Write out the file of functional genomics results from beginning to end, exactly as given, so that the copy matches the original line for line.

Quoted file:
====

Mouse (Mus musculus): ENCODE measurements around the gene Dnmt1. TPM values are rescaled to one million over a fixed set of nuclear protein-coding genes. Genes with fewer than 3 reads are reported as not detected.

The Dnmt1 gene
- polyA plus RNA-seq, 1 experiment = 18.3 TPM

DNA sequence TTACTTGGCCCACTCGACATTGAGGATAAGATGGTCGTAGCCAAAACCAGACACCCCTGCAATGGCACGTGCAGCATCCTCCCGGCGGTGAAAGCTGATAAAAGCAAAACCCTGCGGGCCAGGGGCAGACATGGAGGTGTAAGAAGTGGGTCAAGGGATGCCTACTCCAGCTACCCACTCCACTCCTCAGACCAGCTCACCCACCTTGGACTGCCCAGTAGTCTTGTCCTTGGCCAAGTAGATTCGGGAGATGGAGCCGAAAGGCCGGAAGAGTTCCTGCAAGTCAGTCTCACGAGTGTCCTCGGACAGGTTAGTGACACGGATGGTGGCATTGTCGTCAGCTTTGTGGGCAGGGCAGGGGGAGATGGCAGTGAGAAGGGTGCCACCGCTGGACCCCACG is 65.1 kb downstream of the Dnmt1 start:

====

Mouse (Mus musculus): ENCODE measurements around the gene Dnmt1. TPM values are rescaled to one million over a fixed set of nuclear protein-coding genes. Genes with fewer than 3 reads are reported as not detected.

The Dnmt1 gene
- polyA plus RNA-seq, 1 experiment = 18.3 TPM

DNA sequence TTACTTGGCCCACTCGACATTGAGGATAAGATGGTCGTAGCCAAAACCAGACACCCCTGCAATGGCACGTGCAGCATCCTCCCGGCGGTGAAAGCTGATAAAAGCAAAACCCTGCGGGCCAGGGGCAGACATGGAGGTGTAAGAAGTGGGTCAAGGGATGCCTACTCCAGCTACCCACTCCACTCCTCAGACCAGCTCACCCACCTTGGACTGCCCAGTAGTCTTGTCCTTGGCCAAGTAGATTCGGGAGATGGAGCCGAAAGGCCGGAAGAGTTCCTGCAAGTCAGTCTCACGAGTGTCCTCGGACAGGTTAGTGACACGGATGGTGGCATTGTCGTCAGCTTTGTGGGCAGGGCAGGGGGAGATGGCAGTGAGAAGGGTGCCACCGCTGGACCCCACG is 65.1 kb downstream of the Dnmt1 start: